Looking back at my previous posts, I’m worried that so far my time in Cambodia is looking a little bit too much like a holiday. Having spent the last six (almost seven) months trying to persuade the lovely Matthew that it is not a holiday, I thought I’d tell you a bit more about what I’m doing at the moment.
Now at the beginning of week three, I’m almost half way through the In Country Training (ICT) and we’re in Kompong Cham because:
a) it’s cheaper for VSO
b) it’s cheaper for the volunteers and most importantly -
c) not many people speak English and we are thus forced to practice our Khmer.
There are twelve volunteers training at the moment and we’ve been split into two language groups – we each have four hours of lessons a day. Our teacher, Dara is brilliant. He is native Khmer and learnt English after the Khmer Rouge in a Thai refugee camp. Dara has been working with VSO for almost 15 years and works very much on a ‘need to know’ basis. He is by far one of the most effective teachers I’ve ever had and is very patient with our stuttering attempts at the language.
Fortunately, the Khmer had the sense to keep the language comparatively simple. They do not speak in tones, so as volunteers we stand a fighting chance at actually being able to communicate! They also have no plurals, past tense, future tense or masculine and feminine words – a lot of what you say is very much context dependent. Or vague. The language itself is good fun, my favourite word so far being ‘snacknow’ which means ‘to stay’, although ‘loo’ (to hear) and ‘tukdohkoh’ (milk, which literally translates as ‘water from the breast of a cow’) aren’t far behind. The only really complicated aspect of the language is getting the word order right and pronouncing things correctly and these are complicated… there’s a lot of chings, chits, chongs, dungs and dongs to get confused over, but hopefully it’ll come in time. Well, it has to really – as no-one will speak English in the District Office of Education. Oh and writing. I don’t think I have much hope of ever being able to read and write Khmer script.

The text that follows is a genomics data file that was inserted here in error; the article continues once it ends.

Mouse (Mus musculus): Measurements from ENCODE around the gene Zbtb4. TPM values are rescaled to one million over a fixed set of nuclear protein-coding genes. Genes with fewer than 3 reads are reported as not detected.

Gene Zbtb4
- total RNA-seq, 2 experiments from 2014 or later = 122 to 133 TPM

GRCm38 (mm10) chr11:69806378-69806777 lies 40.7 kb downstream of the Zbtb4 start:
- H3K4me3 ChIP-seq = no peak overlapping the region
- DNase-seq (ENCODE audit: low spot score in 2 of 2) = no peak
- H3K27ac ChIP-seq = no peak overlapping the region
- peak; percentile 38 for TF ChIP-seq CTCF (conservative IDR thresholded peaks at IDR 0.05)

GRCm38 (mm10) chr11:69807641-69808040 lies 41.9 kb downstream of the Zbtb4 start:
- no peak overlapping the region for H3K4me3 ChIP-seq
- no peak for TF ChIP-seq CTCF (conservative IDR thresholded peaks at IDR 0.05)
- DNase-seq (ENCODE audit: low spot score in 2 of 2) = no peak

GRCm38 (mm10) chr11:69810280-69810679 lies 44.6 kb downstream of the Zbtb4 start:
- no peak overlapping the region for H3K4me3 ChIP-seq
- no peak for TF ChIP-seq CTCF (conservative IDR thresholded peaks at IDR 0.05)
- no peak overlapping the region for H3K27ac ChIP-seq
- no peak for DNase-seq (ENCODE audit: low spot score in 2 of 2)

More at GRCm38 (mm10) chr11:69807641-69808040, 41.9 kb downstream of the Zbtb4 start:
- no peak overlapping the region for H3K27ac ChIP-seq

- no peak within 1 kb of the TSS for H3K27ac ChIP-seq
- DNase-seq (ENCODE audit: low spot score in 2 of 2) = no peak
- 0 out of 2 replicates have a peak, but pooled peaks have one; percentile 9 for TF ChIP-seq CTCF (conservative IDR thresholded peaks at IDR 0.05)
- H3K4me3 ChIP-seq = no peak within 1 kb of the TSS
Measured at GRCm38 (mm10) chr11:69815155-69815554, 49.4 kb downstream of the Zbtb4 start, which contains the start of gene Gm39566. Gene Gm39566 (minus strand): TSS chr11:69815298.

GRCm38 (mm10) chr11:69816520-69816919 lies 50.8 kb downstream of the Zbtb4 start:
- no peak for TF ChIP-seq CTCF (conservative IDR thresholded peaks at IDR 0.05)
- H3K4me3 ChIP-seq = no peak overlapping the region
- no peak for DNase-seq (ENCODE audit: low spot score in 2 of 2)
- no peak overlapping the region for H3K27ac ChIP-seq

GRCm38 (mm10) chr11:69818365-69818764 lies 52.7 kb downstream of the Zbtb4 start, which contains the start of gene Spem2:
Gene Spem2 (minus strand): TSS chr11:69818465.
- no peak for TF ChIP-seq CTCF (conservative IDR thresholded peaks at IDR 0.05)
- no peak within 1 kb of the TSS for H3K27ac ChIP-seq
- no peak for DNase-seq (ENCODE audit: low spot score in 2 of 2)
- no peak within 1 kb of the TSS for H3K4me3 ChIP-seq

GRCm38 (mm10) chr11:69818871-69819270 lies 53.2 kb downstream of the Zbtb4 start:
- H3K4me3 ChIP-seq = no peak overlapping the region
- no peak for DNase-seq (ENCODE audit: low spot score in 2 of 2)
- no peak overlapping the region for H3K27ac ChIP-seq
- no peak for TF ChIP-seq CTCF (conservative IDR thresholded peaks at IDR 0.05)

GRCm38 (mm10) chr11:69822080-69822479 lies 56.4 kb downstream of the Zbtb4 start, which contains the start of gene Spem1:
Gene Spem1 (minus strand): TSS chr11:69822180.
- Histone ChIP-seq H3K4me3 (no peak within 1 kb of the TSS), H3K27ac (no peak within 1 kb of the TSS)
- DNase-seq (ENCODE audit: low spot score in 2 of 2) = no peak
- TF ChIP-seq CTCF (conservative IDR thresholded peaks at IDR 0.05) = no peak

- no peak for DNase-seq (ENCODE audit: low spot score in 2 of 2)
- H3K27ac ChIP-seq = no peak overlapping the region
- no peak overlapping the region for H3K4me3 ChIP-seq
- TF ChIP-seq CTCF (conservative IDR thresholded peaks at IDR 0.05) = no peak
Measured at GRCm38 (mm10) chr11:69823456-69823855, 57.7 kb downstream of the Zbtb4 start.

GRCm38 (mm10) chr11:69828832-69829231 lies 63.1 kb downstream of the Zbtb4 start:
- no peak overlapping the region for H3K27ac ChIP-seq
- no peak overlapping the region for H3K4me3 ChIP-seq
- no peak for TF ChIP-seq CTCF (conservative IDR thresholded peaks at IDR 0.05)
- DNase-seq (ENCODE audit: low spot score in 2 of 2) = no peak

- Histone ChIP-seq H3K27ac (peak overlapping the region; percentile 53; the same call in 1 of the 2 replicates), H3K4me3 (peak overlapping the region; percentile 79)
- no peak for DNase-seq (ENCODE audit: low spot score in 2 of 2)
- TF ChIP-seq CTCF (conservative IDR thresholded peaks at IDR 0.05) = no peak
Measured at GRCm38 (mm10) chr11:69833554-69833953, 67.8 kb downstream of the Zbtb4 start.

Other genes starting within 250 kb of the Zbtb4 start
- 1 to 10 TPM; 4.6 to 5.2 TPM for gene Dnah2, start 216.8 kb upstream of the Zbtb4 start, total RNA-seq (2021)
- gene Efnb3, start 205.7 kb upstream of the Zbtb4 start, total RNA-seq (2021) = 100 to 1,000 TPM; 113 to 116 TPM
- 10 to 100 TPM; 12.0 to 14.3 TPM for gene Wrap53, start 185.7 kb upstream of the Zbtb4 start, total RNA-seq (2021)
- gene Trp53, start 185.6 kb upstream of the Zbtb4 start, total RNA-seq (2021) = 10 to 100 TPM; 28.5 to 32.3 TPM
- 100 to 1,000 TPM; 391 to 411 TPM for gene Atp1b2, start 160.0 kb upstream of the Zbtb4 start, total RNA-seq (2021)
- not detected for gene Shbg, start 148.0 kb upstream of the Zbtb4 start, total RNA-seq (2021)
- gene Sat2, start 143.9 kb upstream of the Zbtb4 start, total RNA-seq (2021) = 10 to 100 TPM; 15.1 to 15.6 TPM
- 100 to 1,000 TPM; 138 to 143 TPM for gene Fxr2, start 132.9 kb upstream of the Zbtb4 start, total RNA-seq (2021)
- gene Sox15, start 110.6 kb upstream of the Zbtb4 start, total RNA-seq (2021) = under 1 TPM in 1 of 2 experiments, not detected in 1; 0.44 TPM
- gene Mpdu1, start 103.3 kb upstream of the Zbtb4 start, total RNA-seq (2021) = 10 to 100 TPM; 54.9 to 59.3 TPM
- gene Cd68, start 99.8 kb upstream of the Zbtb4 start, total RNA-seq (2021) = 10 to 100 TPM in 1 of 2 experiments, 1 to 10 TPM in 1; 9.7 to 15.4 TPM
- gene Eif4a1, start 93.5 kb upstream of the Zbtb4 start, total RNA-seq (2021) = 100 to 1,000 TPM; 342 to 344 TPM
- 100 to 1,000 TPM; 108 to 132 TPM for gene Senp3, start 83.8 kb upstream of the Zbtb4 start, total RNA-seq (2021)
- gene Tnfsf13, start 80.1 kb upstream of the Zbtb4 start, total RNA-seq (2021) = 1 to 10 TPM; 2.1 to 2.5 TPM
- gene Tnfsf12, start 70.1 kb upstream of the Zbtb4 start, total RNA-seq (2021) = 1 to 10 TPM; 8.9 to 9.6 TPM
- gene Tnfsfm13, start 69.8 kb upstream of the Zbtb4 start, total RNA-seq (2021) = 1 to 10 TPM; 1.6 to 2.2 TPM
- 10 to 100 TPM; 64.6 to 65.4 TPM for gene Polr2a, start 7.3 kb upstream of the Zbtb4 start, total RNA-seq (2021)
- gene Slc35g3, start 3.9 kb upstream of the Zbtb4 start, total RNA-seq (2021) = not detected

The other surprisingly hard part of the language is quite simply getting people to want to understand and listen. As a barang (foreigner) no-one expects you to be trying to speak Khmer and so people aren’t tuned in to our stuttering attempts. It seems at the moment it’s very much luck of the draw in the market - you can get one person who understands what you’re trying to say and mime straight away, or you get another that will look as though you’ve sprouted a third head no matter how many times you mime the word for ‘razor’. The silver liing to that particular cloud is that nothing compares to the sense of achievement you feel when you return home with all the items you intended to buy. I refuse to be beaten and bought myself some bin liners and a broom today.
So there’s the language. There’s also just living. It’s hot in Cambodia, 30 degrees plus and lord only knows what the humidity is. I’ve never had so much sweat running down my face at one time! I permanently have humidity hair and a watery mustache. Doing the most normal of things is actually quite tiring, but I have now invested in a hammock, which is great for napping, and I am becoming very adept at washing my clothes in a bucket with a hole in.
Well, I don’t know if I’ve convinced you – but try to believe that I’m not permanently sight-seeing and fried spider spotting. I’m visiting my placement town next week, getting on a moto for the first time and finding a house. In the mean time, my brother Chris keeps implying that my photos aren’t quite ‘honest’ enough. I haven’t yet plucked up the courage to photograph the pig heads in the market, but here’s one of a pile of rubbish – something you get quite used to walking by and wading through when it decides to monsoon on you.
And as a final note, thanks everyone who has left a comment by the way, they make me smile and I find I’m liking the blog more than I thought I would, it’s a nice way to be in touch with home. Keep them coming!